I have been reading with envy of the glut of Waders present at Whitlingham/Thorpe this past week, so in hope of pulling my own Godwit out of the bag I employed the help of Ricky at Surlingham this morning.
The scrub was a little quiet at at first, no Siskin or Redpoll, and one wonders if that will be it til the Autumn. However, I did score my first singing Chiffchaff of the Spring which may well be a migrant rather than an over-wintering bird. Ricky also saw the back end of a Kingfisher at the landspring.
Across the river, a Little Egret landed in amongst the reeds and soon made itself scarce. Back to the scrub,and a Bullfinch called and flew deeper into the bushes. At least 3 Goldcrest showed really well.
On this note, Ben of Strumpshaw has alerted me to the varied calls of female Eurasian Bullfinches. My last visit yielded a Northern call, or so I thought. I had taken for granted that the slightly different tone was merely the Northern experimenting, but now I am not so sure. In conclusion, whilst the February bird was a Northern, last week's bird is a little in the balance. Still learning!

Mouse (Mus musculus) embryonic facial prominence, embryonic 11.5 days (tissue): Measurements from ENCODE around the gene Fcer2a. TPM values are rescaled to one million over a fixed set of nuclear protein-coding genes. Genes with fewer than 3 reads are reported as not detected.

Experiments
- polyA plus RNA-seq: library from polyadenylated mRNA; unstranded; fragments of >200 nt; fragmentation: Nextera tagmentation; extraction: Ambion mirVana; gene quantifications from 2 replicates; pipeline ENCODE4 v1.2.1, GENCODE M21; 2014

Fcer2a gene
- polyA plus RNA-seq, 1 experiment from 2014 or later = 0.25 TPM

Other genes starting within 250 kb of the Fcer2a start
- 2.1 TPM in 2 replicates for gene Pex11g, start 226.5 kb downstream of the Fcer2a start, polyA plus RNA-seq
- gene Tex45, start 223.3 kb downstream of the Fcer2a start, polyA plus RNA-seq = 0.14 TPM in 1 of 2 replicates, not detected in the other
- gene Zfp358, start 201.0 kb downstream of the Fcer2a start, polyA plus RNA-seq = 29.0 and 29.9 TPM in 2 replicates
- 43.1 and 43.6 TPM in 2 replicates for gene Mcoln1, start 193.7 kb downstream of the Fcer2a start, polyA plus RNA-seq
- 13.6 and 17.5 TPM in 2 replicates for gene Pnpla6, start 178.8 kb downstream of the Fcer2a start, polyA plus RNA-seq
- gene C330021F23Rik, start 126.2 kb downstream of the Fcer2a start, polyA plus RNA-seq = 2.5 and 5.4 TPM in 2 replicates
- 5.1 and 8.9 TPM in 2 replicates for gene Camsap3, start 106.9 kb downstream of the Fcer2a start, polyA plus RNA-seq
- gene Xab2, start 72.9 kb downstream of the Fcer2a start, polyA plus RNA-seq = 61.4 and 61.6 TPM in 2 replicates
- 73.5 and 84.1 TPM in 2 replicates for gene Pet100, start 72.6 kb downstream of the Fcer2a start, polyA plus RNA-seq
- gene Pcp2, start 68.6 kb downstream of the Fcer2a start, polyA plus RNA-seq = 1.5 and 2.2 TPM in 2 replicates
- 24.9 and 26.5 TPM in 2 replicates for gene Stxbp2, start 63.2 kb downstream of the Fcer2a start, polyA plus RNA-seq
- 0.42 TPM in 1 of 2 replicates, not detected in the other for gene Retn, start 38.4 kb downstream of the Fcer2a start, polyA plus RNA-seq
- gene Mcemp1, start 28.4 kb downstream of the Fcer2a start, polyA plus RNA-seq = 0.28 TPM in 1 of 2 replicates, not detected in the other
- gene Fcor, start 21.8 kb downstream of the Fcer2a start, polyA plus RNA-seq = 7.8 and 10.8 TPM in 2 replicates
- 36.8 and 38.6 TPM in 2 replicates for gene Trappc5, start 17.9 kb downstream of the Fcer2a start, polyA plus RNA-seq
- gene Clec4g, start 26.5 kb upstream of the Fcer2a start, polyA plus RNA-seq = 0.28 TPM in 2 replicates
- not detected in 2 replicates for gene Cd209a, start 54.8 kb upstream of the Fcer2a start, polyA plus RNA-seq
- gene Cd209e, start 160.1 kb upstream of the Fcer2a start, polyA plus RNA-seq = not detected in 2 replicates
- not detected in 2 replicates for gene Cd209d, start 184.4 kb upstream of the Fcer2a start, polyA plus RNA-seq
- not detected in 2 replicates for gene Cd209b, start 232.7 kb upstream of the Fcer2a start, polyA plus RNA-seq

At the lagoon, it all kicked off. The sleeping Teal alighted, and our attention turned to the cause: a small, compact ringtail Hen Harrier! Presumably a male, we watched the failed hunt turn into a preening session. The bird was harassed by Lapwing before flying again, lost to view on the ground. Brilliant! Ben had this bird on the 13th, so a good opportunity to catch up with this species hanging on in Norfolk before the expected departure.
A Marsh Harrier, also juvenile, flew over looking interested briefly.
Unable to relocate the Hen, we instead picked up an Oystercatcher and Ricky got excited about a Squirrel. Treecreeper, Goldcrest and another Kingfisher completed the circuit nicely. A Pied Wagtail was a year tick, in the paddock by the church and a Kestrel flew over the new barn. Such a varied species haul today!
Pictures courtesy of Ricky.